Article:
In the second half of the 2018 NFL regular season, the Kansas City Chiefs were one of the best teams in the league, setting records with their offensive production.
This production would not have been possible without key player Kareem Hunt. Hunt, a dynamic weapon and UT alumnus, can be utilized by an NFL offense in many ways.
However, Hunt had his second season in the NFL derailed by a domestic violence case and was subsequently frozen out of the league while the Chiefs made a run at their first Super Bowl since 1970.
So, why did it take so long for anything to happen to Kareem Hunt when the incident happened in February 2018? To answer that question, it’s important to examine the NFL’s marred and very muddy domestic violence policy.
If you take prior cases of how the NFL has handled other abusers, it is clear there really isn’t a unified “policy” on the issue.
The NFL has come under scrutiny because of this, mostly because of the cases involving Ray Rice and Greg Hardy.
Ray Rice, a former running back for the Baltimore Ravens, came under fire in 2014 after he was arrested in connection to a domestic violence claim made by his partner at the time, Janay Palmer. Rice was indicted on aggravated assault charges and suspended a meager two games by the NFL.
Months later, TMZ released a video of Rice dragging Palmer and mercilessly beating on her before getting off of an elevator in Atlantic City, New Jersey.
When the video was leaked, the NFL and league commissioner Roger Goodell stated that they had no knowledge of the video whatsoever. That was until an AP investigation discovered that the NFL had seen it and decided on a two-game suspension.
With public outrage stewing, Goodell and the Ravens decided against Ray Rice being in the league. The case and story brought to light the major issue the NFL had in dealing with these cases and their lack of transparency.
Clearly, the NFL should have just kicked Ray Rice out of the league whether a video surfaced or not. It’s despicable to say the least that it lasted as long as it did.
The league clearly learned nothing from this and doubled down on its idiotic handling of domestic violence cases with a similar incident involving then-Carolina Panthers defensive end Greg Hardy.
Hardy was sent to trial and eventually received 18 months probation because he strangled his then-girlfriend, threw her into furniture and threatened to murder her.
How did the NFL react? A 10-game suspension. Ten games. And, just so we are clear, an NFL season lasts 16 games, so Hardy wasn’t going to miss an entire season. He later appealed that decision, and his suspension was reduced to four games.
Hardy was eventually released by the Panthers and was then signed by the Dallas Cowboys, where he continued to be paid by the league.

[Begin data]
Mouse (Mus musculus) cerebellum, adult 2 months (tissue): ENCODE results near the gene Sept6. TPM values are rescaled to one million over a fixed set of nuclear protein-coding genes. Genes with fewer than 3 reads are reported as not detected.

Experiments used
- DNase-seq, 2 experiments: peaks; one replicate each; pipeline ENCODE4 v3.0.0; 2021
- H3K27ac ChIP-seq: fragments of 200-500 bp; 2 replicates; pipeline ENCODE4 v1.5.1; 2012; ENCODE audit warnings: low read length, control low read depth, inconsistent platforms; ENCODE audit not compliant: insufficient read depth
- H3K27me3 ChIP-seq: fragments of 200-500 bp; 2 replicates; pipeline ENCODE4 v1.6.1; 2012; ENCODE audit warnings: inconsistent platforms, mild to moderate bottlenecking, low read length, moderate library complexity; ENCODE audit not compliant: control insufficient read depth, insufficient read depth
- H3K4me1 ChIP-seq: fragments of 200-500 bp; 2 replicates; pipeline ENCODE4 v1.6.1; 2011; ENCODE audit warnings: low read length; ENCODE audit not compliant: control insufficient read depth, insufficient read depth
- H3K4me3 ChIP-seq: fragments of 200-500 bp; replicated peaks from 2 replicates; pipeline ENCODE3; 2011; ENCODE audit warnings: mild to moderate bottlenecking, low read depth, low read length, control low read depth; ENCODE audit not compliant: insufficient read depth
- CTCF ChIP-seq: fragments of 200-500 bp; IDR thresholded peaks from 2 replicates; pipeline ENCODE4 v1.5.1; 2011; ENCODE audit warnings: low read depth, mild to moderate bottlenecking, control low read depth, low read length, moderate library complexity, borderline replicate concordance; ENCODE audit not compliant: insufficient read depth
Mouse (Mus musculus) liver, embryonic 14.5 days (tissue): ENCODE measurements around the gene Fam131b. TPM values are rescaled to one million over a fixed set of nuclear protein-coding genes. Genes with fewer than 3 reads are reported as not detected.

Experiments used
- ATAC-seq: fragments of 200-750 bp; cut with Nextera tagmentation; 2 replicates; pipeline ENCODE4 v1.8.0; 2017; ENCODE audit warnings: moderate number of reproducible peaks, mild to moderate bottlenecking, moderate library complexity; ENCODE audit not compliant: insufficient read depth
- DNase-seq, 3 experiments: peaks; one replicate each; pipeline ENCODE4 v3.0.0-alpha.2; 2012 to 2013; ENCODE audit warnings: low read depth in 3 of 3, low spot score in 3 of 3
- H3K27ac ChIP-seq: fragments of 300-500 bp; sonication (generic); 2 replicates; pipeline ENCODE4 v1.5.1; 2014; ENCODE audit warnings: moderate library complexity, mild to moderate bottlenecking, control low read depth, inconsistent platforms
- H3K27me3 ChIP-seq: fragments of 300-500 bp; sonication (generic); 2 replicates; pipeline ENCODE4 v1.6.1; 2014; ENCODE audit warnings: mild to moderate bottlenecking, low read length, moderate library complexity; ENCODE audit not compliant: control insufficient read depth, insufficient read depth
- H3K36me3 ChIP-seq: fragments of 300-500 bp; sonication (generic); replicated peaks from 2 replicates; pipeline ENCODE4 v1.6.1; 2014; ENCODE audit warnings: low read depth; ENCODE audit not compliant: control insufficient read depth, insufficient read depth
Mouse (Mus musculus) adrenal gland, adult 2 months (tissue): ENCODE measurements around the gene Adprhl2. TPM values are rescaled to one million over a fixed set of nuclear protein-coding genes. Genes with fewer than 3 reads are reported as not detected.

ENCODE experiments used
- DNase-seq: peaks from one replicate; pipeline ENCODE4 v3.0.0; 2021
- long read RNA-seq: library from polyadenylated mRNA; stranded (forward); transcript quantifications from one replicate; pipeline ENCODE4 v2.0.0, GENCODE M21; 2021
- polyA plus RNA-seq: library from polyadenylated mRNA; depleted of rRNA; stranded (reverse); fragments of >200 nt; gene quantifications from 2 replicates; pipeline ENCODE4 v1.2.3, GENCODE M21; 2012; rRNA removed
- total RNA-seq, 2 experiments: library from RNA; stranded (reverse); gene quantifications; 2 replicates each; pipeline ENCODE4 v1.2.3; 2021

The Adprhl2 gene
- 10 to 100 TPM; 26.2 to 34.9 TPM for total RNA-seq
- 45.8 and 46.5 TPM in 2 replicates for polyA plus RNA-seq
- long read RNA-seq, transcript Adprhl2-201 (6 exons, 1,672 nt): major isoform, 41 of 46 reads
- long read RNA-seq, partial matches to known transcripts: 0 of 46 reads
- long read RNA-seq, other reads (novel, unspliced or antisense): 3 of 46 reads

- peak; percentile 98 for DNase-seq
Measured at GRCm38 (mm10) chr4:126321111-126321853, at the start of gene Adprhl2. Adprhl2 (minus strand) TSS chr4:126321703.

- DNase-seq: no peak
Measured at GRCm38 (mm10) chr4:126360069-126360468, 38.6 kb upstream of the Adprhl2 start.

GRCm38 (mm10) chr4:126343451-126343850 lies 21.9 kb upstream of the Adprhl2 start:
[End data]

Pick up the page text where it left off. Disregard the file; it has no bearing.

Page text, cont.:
This leads into Hunt’s situation, whose domestic violence incident from February 2018 reached a fever pitch in December when a video was leaked by TMZ showing Hunt hitting, pushing and violently kicking a young woman in a hotel.
Public outrage stirred, and the NFL claimed that they could not obtain the video back in February and didn’t see the video until it was leaked.
They decided to place him on the commissioner’s exempt list, meaning he could neither practice nor play until an NFL investigation was done.
However, the Chiefs took the high road and released Hunt the same night the decision was made by the NFL.
The league came under much scrutiny for the incident—not many people believed that the league, as powerful as it is, could not obtain a video that TMZ could.
So, what does this all mean?
The NFL has major issues in its handlings of these cases given the lack of clear, defined punishments geared toward these players.
The NFL is in dire need of a clear set of guidelines so that when these problems arise, they can deal with them swiftly. The league should start by hiring private investigation firms to do investigations, rather than their own team of investigators.
The commissioner’s exempt list should consist of any and all players accused of improprieties until a thorough investigation can be launched.
The NFL should be willing to spend any amounts of money and time necessary to ensure their league is as transparent as possible.
Whether or not you believe that these men and countless other abusers, who have graced the multitude of NFL fields deserve a second chance after some sort of rehabilitation process is a perfectly valid opinion, but it does miss the point, which remains, why after all this time and complications can the NFL still not figure this the hell out?
Adam Jacobs is a third-year student double majoring in history and political science.